Log analytics is all the rage these days among IT and security professionals trying to discover the root cause of any performance issue or security breach. But there’s little consensus about how best to go about analyzing logs. Many IT organizations have made major investments in commercial platforms such as Splunk, while others prefer to rely on the less expensive, open-source tools Elasticsearch, Logstash and Kibana, collectively known as the ELK stack.
As a provider of a cloud service based on the ELK stack, Logz.io has been providing organizations that prefer to rely on open-source software an alternative to deploying and maintaining their own ELK stack. Now Logz.io is extending that service to include Logz.io Application Insights, which employs machine learning algorithms to create a model of normal IT operations that can be used to more easily identify anomalies, and Logz.io Data Optimizer, which helps identify which logs are worth keeping long-term.
Fresh off raising an additional $23 million in capital, Logz.io CEO Tomer Levy says his company is building up a pool of machine data to drive advanced analytics fueled by machine learning algorithms. Those insights then can be shared proactively with other Logz.io customers to head off production issues before they even occur. At present, Logz.io has more than 400 customers.
Levy says the Logz.io Data Optimizer should enable IT organizations to substantially reduce their costs. Most providers of log management tools charge based on the amount of data collected. By helping organizations identify extraneous log data, the cost of implementing analytics of machine data drops considerably, Levy says.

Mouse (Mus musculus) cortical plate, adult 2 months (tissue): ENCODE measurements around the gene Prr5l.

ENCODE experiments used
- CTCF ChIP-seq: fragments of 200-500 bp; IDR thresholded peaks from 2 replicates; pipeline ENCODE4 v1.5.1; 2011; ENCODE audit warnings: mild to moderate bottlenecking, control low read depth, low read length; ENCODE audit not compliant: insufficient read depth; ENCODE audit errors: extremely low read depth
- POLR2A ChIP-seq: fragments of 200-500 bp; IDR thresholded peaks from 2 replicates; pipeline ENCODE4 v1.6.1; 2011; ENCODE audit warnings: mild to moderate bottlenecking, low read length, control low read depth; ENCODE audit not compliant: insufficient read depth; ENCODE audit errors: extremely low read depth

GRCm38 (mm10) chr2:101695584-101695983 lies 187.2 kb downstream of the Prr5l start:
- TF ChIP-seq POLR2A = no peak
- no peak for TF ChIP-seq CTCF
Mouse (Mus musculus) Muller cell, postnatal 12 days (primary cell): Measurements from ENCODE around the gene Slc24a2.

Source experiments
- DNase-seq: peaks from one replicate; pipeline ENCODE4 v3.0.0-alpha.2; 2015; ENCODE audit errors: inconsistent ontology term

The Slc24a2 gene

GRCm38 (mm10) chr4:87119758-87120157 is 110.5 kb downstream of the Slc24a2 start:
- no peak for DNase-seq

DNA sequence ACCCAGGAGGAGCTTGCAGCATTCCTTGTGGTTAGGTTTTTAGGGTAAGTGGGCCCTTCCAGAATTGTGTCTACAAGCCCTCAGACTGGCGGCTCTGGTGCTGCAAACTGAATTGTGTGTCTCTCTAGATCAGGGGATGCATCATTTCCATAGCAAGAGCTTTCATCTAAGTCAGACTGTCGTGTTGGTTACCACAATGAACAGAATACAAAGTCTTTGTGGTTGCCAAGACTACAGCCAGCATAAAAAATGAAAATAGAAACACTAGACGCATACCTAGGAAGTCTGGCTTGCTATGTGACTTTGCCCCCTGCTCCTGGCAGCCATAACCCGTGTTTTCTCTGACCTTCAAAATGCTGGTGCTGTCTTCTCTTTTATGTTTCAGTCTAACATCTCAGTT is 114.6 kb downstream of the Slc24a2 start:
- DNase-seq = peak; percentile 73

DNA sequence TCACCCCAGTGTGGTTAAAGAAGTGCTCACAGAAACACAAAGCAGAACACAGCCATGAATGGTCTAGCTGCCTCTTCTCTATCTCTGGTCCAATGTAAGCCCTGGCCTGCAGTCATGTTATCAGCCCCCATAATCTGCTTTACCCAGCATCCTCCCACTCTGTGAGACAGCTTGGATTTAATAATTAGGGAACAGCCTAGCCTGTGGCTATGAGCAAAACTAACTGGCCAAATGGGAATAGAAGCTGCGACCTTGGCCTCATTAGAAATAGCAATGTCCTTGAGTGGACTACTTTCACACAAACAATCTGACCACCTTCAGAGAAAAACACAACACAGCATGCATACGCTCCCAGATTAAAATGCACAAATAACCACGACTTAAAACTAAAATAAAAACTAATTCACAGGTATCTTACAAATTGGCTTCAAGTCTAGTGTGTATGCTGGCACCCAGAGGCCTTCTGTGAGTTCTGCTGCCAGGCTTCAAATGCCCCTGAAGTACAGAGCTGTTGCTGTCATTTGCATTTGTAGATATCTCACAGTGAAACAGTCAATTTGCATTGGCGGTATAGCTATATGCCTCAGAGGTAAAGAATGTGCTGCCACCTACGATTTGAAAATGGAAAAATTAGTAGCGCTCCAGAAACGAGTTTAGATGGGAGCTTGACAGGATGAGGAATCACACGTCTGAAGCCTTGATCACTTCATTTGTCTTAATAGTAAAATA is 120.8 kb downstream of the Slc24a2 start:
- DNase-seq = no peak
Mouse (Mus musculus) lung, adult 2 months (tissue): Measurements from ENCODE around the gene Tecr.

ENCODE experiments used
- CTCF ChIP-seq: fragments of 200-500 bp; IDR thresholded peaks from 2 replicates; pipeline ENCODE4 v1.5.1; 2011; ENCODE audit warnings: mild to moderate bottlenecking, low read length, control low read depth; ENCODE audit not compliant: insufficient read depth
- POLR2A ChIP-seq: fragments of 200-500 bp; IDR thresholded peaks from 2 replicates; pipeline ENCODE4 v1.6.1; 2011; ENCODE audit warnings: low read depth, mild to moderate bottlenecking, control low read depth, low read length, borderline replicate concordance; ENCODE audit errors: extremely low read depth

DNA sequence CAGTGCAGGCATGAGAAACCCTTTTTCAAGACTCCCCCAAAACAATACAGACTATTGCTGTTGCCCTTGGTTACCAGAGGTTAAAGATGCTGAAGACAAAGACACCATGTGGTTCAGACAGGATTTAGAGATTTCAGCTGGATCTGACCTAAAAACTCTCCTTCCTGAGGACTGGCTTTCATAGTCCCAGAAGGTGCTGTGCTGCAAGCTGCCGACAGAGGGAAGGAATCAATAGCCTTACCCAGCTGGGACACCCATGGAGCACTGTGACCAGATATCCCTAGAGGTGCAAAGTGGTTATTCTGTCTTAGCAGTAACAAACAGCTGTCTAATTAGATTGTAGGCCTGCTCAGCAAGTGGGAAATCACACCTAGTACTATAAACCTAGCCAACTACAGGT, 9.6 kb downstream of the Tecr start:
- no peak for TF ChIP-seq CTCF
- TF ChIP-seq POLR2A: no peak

Logz.io Application Insights, meanwhile, provides a simple way to identify the last changes made to the environment that might have created a performance issue or introduced a security vulnerability.
Levy says Logz.io, via application programming interfaces (APIs), can be integrated with multiple continuous integration/continuous development (CI/CD) platforms, including Jenkins. In fact, log analytics is now a fundamental element of any mature set of DevOps processes, he notes.
Platforms for analyzing machine data is one of the fastest growing sectors of enterprise IT. New research from Zion Market Research forecasts that the IT operations analytics market is expected to grow on a 23.7 percent compound annual basis to reach $9.2 billion by 2020.
Most DevOps issues only take a few minutes to resolve. But identifying the root cause of an issue can take weeks, sometimes even months, to identify. In more advanced IT organizations, centers of excellence around log analytics are now being created to identify not only potential IT and security problems, but also issues impacting, for example, the amount of revenue being generated via a specific application.
It still may be a while before log analytics become pervasive across the enterprise. But every event in the IT environment generates a log, so the real challenge and opportunity is correlating all those log events into something that manifests itself as a truly actionable intelligence.